Malt Whisky:This is whisky made entirely from malted (germinated) grain. Most of the time, it’s malted barley, but it could be something else. Malted rye, for example. But in Scotland, rules are rules. They’re partying with barley.
Single Malt Scotch:A distillery’s OWN whisky. It’s the product of a single distillery. It may be a blend of barrels, but they’re all barrels of the same distillery. (This is not the same as single barrel, y’all. That’s a common misconception.)
Single Grain Scotch:It’s also produced at a single distillery. But your grain doesn’t have to be barley, and it doesn’t have to be malted. You’ll find wheat and corn here. Really old bottles of single grain are much less expensive than single malt.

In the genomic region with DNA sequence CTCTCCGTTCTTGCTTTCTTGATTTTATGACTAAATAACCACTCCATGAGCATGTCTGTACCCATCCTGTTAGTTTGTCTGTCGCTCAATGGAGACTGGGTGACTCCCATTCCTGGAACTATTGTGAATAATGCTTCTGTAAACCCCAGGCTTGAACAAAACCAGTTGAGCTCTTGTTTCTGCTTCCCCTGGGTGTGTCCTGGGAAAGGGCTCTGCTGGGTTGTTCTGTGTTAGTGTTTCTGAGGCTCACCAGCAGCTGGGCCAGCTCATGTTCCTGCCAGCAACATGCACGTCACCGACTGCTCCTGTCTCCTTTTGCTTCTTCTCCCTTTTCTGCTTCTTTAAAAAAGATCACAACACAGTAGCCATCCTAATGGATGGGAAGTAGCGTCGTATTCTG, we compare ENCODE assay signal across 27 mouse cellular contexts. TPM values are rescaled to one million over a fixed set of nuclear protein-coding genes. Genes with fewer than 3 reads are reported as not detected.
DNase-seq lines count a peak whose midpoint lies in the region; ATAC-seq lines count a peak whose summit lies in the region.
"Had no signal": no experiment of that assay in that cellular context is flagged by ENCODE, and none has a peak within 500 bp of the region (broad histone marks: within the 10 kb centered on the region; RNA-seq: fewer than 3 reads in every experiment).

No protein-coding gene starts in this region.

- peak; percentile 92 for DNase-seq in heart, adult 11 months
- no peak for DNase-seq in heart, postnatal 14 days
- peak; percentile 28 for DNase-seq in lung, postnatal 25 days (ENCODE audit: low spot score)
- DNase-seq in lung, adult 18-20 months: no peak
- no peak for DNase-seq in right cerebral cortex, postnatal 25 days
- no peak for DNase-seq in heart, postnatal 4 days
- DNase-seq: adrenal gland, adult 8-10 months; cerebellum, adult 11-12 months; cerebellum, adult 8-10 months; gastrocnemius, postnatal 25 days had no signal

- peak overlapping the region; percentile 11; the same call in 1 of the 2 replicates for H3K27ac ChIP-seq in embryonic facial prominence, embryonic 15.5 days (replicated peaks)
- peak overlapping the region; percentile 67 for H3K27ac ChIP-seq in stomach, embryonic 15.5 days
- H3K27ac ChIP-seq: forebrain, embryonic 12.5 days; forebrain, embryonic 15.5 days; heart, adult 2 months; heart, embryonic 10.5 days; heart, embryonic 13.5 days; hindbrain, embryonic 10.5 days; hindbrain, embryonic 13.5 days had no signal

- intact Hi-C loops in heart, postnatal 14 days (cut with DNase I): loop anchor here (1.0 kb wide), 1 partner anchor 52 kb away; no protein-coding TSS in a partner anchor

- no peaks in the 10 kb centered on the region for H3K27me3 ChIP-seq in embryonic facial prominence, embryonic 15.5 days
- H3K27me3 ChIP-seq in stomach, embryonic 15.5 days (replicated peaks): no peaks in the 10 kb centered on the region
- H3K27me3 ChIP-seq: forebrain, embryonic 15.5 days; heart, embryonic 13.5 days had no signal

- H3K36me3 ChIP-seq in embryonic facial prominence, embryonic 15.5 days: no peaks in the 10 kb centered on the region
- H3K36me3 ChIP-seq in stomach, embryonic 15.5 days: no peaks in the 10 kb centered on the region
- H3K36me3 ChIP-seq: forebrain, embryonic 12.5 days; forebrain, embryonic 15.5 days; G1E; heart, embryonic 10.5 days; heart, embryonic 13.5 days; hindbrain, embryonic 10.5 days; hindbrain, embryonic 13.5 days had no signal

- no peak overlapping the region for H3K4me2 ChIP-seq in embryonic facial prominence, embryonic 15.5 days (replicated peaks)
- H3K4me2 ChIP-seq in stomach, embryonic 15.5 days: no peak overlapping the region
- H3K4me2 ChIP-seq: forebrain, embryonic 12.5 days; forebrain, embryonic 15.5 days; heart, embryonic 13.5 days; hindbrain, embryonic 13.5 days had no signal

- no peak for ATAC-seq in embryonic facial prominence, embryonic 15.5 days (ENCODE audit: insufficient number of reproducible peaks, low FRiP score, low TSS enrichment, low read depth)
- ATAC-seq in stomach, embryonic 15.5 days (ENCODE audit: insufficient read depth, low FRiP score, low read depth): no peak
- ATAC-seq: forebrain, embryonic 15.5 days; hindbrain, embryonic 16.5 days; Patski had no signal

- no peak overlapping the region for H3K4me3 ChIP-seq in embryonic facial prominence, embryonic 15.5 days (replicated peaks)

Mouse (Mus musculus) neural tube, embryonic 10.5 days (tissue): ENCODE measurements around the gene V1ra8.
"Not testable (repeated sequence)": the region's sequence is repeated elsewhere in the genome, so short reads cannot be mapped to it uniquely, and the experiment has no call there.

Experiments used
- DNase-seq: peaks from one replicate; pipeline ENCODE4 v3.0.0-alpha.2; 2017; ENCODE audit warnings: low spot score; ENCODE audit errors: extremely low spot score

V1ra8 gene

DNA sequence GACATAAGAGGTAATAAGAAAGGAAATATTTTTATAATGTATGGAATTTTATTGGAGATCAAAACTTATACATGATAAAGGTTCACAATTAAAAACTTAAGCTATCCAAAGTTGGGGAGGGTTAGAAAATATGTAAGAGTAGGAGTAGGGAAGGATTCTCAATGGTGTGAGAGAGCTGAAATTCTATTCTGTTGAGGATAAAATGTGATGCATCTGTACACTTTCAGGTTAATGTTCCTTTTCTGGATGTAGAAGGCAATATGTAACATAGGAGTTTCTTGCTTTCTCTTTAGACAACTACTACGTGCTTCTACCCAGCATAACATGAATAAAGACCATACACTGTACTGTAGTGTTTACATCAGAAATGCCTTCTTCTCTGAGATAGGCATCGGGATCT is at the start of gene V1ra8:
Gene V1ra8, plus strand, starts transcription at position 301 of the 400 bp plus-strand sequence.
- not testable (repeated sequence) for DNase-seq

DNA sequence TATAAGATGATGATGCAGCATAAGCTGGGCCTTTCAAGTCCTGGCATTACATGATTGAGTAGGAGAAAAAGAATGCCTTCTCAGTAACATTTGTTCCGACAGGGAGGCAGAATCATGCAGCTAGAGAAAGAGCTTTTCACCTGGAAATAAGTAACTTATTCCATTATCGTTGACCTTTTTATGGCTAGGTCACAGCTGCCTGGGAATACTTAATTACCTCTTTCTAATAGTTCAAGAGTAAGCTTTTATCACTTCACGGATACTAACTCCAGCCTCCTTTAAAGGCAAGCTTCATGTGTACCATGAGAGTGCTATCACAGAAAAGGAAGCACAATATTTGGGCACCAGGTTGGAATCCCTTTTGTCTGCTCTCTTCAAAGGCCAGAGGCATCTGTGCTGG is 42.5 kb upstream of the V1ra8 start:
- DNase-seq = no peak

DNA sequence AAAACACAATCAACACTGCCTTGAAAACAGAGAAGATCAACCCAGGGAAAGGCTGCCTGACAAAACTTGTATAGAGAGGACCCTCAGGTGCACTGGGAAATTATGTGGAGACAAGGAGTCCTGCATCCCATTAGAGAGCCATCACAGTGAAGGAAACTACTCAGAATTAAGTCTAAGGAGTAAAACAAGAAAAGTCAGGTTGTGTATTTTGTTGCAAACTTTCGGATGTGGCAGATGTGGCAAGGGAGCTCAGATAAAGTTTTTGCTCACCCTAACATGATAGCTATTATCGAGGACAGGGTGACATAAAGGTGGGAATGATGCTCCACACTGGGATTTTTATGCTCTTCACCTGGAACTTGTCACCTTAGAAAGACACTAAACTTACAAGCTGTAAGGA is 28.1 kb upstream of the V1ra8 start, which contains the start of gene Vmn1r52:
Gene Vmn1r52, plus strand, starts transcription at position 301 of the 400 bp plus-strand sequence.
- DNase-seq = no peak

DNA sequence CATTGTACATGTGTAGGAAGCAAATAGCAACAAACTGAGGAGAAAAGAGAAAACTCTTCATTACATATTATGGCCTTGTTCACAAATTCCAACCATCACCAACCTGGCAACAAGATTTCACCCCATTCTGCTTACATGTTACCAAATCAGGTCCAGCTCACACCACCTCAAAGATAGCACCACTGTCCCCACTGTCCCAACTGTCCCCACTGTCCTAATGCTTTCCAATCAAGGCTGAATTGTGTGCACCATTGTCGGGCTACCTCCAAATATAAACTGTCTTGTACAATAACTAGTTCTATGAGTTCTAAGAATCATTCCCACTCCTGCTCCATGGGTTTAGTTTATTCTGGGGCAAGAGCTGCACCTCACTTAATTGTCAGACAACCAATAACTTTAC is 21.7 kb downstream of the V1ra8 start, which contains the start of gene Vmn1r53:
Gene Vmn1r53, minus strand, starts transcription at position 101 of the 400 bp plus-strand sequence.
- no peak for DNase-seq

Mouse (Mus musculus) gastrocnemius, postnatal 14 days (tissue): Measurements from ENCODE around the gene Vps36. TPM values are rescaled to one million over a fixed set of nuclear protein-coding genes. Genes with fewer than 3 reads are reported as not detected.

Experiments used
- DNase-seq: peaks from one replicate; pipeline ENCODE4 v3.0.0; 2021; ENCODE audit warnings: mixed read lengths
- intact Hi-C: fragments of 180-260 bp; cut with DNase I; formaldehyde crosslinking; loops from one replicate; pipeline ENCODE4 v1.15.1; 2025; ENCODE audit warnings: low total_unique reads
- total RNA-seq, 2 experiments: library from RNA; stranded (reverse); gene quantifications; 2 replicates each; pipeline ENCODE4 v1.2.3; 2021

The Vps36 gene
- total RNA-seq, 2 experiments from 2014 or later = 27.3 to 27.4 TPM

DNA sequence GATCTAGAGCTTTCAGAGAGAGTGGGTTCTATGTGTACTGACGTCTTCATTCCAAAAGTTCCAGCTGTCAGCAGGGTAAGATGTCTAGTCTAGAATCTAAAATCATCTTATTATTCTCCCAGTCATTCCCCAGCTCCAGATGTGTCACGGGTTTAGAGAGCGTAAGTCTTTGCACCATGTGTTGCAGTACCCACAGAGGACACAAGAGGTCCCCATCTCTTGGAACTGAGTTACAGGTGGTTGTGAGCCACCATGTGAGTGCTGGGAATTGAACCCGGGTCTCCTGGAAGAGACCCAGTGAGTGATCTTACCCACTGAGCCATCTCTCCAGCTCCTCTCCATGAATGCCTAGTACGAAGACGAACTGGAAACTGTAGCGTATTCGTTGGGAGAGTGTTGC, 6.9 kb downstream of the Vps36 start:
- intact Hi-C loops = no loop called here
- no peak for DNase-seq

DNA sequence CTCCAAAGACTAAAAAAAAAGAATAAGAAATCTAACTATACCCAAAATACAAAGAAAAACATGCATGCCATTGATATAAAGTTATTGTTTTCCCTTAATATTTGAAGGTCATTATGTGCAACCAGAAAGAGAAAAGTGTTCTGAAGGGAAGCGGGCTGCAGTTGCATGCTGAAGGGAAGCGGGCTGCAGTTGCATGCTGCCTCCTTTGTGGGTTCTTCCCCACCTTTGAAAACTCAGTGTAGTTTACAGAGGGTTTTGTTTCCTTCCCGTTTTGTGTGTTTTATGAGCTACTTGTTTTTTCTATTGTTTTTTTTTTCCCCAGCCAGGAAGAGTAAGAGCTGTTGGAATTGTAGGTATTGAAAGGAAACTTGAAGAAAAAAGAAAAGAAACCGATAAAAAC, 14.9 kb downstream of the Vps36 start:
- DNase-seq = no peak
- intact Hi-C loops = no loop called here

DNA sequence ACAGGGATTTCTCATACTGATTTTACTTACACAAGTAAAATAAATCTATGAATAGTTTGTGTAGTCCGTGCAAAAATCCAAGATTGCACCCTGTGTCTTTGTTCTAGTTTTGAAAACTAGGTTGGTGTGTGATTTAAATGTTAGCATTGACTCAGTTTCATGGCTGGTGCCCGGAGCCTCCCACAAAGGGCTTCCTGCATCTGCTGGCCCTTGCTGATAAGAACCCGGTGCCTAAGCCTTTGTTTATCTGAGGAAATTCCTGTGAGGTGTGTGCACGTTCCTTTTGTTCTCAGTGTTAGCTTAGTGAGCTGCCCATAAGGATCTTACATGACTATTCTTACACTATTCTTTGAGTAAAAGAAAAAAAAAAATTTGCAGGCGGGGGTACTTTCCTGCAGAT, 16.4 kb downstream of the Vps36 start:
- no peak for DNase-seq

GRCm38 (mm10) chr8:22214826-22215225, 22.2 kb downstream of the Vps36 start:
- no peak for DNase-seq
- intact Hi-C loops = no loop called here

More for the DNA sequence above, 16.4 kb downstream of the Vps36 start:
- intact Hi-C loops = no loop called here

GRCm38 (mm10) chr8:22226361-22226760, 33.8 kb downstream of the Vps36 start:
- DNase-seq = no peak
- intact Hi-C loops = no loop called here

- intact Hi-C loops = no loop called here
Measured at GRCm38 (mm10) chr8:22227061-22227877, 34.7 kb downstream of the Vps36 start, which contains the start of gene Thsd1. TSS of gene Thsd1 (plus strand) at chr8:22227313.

Blended Scotch:It’s often milder. These are blends of barrel-aged malt and grain whiskies, sourced from several different distilleries. You’ll see blended malt and blended grain.
Peat:Peat bogs are found all over Scotland. Over thousands of years, decayed vegetation creates these peat layers. Peat is actually an energy source. It’s dried into bricks, and it’s similar to coal. A peat-heated fire combined with damp malt gives that signature smoke to the barley.
Master Distiller & Whiskey Maker:These two work together. They’re in charge of a single malt brand. Their guiding question: “Which warehouse casks will combine to make great, consistent blends for our bottles?”
Master Blender:They’re in charge of making blended Scotch. Most Scotch is blended, made with both single malt and grain whiskies.
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